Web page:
Health-food folks around the world
Are thinned by anxious zeal,
They look for help in seafood kelp
(I count on breaded veal).

No smoking signs, raw mustard greens,
Zucchini by the ton,
Uncooked kale and bodies frail
Are sure to make me run


Loins of pork and chicken thighs
And standing rib, so prime,
Pork chops brown and fresh ground round
(I crave them all the time).

Irish stews and boiled corned beef
and hot dogs by the scores,
or any place that saves a space
For smoking carnivores.

Copyright © Maya Angelou. All rights reserved.

Kale Salad by Salim Virji/flickr.

Maya's poem made me smile and remember a time when health-conscious eaters were called "nuts," vegetarianism was viewed as a hippie fad, and much of what you could find in a health food store was inedible. Happily, things have changed; Maya hasn't smoked in over 20 years and is "enchanted with vegetables." As am I. But I still crave a good burger or plate of ribs every now and then . . .

Here's Maya's recipe for cornbread, sure to please vegetarians as well as carnivores. She suggests cutting a piece in half horizontally, inserting a slice of Monterey Jack or Swiss cheese, then heating it in a toaster oven for breakfast. Nice change from cereal!

(makes 9 squares)

3 T butter
1/2 cup all purpose flour
1-1/2 cups white cornmeal
2 T sugar
1 tsp salt
1 T baking powder
1-1/2 cups plus 2 T milk
1 egg, well beaten

1. Preheat the oven to 400 degrees F. Melt the butter in an 8-inch square pan.

2. Sift together the flour, cornmeal, sugar, salt, and baking powder in a large bowl.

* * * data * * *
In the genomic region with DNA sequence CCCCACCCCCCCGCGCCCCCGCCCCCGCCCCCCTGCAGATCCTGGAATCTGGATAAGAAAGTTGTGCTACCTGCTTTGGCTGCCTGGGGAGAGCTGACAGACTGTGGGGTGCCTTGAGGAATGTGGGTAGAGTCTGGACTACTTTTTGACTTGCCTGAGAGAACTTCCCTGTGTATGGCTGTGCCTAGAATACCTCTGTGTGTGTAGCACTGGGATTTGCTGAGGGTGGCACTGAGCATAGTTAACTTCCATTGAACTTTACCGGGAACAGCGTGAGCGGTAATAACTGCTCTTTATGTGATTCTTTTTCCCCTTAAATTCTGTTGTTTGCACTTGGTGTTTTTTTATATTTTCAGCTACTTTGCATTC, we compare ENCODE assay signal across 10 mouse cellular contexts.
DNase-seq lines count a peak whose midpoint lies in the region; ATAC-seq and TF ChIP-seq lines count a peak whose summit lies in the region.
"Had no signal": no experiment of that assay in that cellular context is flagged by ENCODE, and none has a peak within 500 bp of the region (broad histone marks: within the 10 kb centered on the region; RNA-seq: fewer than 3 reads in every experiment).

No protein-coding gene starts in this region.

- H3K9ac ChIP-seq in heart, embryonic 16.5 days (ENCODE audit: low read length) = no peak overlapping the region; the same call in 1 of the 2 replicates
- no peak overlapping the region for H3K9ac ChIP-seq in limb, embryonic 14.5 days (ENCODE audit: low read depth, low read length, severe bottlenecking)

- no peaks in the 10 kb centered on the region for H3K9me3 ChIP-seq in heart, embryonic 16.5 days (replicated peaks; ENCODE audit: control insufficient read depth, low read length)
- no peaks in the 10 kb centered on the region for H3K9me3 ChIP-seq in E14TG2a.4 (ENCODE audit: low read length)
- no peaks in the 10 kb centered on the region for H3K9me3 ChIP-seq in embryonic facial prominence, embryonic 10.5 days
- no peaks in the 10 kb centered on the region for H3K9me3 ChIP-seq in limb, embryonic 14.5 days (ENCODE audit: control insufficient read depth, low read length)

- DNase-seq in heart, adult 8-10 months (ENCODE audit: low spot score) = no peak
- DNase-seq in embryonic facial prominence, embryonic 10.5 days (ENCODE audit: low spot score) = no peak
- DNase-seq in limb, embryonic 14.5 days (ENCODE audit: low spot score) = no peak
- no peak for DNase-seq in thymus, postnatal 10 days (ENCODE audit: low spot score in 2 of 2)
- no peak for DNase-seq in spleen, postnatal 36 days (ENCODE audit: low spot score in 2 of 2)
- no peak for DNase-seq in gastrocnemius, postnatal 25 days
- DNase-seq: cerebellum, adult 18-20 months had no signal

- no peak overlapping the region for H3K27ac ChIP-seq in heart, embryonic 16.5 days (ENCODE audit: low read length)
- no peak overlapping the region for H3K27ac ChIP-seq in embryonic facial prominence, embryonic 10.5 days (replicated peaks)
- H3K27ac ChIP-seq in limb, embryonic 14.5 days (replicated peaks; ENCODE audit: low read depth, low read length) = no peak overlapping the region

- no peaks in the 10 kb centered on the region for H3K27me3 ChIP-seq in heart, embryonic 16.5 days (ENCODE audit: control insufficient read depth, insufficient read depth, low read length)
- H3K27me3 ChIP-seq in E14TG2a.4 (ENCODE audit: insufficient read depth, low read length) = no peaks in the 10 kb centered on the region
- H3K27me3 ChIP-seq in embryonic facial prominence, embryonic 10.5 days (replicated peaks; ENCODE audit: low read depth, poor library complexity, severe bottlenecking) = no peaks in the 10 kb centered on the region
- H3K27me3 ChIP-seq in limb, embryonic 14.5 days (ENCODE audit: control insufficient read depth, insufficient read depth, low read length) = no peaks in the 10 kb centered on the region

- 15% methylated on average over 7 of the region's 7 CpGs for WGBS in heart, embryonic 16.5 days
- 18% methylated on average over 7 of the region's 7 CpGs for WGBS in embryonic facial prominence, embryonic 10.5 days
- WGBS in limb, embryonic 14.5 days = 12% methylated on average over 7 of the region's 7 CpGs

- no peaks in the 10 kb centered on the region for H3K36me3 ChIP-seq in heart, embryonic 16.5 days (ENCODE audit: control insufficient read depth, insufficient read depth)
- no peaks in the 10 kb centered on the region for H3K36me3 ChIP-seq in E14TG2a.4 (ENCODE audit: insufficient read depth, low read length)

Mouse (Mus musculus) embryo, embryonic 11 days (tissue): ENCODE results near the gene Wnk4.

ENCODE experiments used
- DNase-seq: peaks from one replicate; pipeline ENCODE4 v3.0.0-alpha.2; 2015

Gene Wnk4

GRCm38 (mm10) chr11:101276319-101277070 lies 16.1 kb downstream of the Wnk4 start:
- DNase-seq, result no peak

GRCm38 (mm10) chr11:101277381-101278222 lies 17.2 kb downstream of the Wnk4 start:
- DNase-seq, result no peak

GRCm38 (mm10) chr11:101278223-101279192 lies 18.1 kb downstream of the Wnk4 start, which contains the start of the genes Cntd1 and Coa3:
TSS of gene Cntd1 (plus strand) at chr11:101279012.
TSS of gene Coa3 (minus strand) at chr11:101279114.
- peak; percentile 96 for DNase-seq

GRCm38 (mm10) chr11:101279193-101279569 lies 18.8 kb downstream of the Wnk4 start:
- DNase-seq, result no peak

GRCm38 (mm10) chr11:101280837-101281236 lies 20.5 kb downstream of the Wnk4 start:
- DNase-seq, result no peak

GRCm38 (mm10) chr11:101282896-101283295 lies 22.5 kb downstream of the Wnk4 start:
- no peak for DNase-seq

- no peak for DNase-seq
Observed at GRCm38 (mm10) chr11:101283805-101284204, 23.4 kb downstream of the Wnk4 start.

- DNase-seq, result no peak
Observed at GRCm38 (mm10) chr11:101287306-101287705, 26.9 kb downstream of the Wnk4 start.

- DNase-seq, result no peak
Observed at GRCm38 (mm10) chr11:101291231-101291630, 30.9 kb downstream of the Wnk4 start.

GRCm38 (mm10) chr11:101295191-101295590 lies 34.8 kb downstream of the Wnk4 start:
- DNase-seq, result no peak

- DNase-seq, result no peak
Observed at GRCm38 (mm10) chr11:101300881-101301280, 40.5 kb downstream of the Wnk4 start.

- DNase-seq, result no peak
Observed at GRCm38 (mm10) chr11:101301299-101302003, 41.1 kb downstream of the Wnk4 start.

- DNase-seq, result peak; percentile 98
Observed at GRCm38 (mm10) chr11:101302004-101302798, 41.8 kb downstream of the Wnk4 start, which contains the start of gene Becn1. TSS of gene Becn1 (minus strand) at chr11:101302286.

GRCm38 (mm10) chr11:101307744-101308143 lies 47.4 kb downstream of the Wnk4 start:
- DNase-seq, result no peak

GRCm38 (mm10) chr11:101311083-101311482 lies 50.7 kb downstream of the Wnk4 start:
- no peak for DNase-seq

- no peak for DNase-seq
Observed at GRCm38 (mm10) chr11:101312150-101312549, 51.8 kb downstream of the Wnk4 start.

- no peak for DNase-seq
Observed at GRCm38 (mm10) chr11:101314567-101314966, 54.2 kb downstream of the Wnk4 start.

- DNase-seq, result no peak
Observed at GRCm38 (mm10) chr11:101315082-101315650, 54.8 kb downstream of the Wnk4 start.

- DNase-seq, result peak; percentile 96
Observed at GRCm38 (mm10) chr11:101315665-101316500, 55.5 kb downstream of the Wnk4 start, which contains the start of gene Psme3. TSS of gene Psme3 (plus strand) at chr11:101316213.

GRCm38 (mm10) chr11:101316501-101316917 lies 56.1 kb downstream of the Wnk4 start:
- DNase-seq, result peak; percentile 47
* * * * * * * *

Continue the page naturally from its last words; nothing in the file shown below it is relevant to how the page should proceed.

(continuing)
3. Stir in 1 cup plus 2 T of the milk and the egg, mixing only enough to dampen the cornmeal mixture.

4. Pour the batter into the pan. Pour the remaining 1/2 cup milk over the batter and stir.

5. Bake for 35 to 45 minutes, until the top is golden and a toothpick inserted into the center of the bread comes out clean.

*Adapted from Great Food All Day Long: Cook Splendidly, Eat Smart by Maya Angelou (Random House, 2010)

♥ Anastasia Suen is hosting the Poetry Friday Roundup this week at Picture Book of the Day. Take her a piece of cornbread. Secret password: Seaweed.

P.S. Just in case Maya's poem stirred your meat cravings:

Pork Chop with Mustard Sauce by naotakem/flickr.

**Note: Food photos in this post are not from Maya's book.

Copyright © 2011 Jama Rattigan of jama rattigan's alphabet soup. All rights reserved.

Jun. 9th, 2011

celebration soup

soup of the day: the absolute value of mike by kathryn erskine!

Hey, hey!

The clock on the wall says it's time to celebrate Kathy Erskine's brand new middle grade novel, The Absolute Value of Mike (Philomel, 2011)!

Before we proceed any further, please select your party shoes. You may choose between yellow sneakers,

or duck slippers (quacking optional).


Heck, let's go all the way. Put on this pink "Life is Good" cap while you're at it.


There now! Ready?

I was very excited to read Kathy's new book because I absolutely adored her National Book Award winner, Mockingbird (Philomel, 2010). Maybe you're thinking what I was thinking: How could she possibly top that? By showcasing her versatility and writing something completely different, of course!